Why I Just Don't Give a Shit About PRISM (Or Any Other Spying)

Last night, the world found out about the NSA's pervasive, encompassing PRISM surveillance program. We learned that we are all being monitored, in a literal sense, and that the largest tech companies on the planet are involved. There is no way to avoid it. And I just can't find any reason to care.


To be perfectly clear: Yes, this is shocking and crazy and important, on a massive scale that justifies a great many conspiracy theories and paranoias about the American government. This is not boring, exactly. If pressed, I'd pick the "No thank you" option on being PRISMed. Actual civil liberties are at stake, and I will probably limply retweet or click through to various missives from the try-hards doing the actual work of unraveling this thing.

But there's this weird disconnect between the breathless hysteria deployed to write about it and how it affects me (and, presumably, most of you). Yes, your data is vulnerable, and your privacy has been shot to smithereens. But how does that affect you? How does your life, as you live it, change in any tangible way?

I am unimportant, on a practical and metaphysical level. So are you, probably. And so is absolutely everything any of us do on the internet. No one gives a shit about our information.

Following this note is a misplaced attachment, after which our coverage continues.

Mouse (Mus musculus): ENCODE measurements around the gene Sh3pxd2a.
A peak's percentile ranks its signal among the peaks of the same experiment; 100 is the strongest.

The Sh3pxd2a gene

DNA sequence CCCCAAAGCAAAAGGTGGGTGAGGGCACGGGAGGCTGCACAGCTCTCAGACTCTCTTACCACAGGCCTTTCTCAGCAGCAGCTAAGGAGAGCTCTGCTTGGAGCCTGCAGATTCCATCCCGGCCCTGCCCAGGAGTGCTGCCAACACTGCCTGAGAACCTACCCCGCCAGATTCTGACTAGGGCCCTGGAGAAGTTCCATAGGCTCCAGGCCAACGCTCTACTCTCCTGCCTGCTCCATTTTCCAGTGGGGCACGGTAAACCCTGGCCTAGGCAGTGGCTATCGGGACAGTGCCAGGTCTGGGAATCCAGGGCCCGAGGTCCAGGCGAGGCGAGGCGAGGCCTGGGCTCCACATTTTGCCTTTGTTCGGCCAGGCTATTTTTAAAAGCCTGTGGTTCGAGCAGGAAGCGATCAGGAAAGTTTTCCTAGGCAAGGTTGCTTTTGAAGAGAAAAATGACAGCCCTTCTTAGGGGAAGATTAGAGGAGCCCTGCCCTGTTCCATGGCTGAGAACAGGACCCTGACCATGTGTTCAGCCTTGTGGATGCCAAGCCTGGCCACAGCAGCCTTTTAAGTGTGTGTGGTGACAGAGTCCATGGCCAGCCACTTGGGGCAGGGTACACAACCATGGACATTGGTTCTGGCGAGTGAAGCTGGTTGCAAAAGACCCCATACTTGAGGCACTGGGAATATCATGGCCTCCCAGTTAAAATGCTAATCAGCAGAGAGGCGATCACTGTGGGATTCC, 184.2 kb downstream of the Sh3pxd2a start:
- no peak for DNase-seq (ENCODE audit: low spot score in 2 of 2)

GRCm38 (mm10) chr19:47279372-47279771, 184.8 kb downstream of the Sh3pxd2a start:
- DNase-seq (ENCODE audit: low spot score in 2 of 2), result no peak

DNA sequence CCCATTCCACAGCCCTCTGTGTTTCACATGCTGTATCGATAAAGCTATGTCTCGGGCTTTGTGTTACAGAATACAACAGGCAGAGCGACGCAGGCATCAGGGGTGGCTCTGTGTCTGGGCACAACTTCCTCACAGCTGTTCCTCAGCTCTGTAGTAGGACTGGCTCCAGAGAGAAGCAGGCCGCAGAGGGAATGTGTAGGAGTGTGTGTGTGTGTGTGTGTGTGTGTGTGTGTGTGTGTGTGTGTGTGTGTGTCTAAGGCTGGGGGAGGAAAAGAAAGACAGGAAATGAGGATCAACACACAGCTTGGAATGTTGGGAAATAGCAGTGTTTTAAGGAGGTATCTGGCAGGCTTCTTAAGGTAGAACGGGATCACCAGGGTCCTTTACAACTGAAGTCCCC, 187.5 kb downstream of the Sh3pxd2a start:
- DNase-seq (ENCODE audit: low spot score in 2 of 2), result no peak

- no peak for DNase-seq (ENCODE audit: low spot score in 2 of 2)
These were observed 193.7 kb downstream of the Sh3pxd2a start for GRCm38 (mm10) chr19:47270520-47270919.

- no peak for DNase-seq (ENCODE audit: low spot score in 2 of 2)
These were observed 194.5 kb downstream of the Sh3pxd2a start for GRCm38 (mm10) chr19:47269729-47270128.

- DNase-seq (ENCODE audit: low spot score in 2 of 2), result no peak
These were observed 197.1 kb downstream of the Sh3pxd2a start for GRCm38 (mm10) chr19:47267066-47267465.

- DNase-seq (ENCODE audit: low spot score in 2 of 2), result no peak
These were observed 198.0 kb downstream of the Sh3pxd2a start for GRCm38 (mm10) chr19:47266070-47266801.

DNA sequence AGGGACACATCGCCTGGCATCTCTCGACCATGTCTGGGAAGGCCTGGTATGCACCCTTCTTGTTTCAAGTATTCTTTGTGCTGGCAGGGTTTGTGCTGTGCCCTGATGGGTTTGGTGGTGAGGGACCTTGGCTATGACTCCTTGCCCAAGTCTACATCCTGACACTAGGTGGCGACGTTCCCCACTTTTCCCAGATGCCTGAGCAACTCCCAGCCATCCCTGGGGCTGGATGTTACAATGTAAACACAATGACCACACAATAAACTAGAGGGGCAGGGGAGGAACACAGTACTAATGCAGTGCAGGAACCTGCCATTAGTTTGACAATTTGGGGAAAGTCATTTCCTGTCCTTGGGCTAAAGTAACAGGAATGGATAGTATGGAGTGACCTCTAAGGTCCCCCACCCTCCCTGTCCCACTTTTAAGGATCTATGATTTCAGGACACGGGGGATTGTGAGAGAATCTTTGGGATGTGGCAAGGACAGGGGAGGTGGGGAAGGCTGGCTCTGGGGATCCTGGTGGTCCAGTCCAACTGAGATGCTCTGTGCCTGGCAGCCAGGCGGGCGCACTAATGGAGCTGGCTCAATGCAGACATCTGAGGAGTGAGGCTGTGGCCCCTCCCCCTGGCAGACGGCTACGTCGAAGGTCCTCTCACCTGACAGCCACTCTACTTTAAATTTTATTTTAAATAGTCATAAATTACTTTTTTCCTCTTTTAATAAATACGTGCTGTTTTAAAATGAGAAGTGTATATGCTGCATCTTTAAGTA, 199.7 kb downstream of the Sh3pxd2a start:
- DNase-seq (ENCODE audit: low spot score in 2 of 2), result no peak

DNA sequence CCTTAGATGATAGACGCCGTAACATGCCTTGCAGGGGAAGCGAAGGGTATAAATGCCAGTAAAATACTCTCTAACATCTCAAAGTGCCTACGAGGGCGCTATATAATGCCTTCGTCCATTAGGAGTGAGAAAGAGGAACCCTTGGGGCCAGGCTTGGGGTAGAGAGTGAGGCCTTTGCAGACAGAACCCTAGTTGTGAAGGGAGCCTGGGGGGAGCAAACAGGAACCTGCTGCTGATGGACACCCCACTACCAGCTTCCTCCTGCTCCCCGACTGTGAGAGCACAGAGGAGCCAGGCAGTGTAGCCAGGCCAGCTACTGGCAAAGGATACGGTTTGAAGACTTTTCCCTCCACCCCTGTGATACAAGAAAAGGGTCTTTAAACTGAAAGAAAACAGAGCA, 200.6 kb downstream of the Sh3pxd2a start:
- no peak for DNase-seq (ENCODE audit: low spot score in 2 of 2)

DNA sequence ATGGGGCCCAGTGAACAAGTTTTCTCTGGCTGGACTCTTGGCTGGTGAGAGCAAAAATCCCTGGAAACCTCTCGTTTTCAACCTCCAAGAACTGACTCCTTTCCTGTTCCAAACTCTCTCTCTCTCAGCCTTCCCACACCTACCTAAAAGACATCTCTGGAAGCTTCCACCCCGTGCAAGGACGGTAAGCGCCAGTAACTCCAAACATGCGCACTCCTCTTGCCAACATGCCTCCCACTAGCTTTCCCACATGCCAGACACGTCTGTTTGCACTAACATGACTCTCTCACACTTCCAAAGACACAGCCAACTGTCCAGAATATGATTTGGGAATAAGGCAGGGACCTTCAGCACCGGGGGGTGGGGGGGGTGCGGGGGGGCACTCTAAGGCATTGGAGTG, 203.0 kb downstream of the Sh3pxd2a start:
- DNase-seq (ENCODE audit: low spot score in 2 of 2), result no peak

Oh, we handle important things online, or at least, things that are important to the immediate world around us. The internet is littered with mortgage payments and sensitive company projects and our homemade sex videos and email and texts and instant message conversations that cover topics ranging from embarrassing taste in music to stark political views. It's deeply personal stuff.

But the fact that all of that information is sitting there, existing as parseable data that might even be read over, doesn't change what music I listen to or save to my phone, or if I remember to call my mom every week, or what I write or think or convey to anyone or about anything in my real world life.


If the United States government wants to disclose to the public that I have the porn viewing habits of a hyperactive and presumably dehydrated 14-year-old, I can't really stop them. But the thing is, I also don't care. Any mess I've made on the internet, whether it's a social disaster or simply deviant behavior, is not something I'm alone in. We're all goddamn weirdos online. It's a level playing field. And no government analyst is going to waste time trying to parse your SkyDrive uploads.


I'm not naive enough to think that this information can't or won't be abused, and PRISM's merit as a legalized threat deterrent is for other, boring people to decide. People who own suits, people whose other decisions similarly have zero bearing on my life. As far as walking down the street or through a grocery store, I'd bet PRISM has less impact on the average American life than a corn subsidy does.

There are certain world-changing individuals for whom PRISM may be chilling. There is a rich and real history of government agencies silencing people whose voices could enact real movements. I'm just not one of them. I'm a jerk with a laptop. I don't want anyone's voice silenced, or worse. But if I'm being honest, I don't know that I care beyond maybe signing on online petition someday. Or, you know, probably not.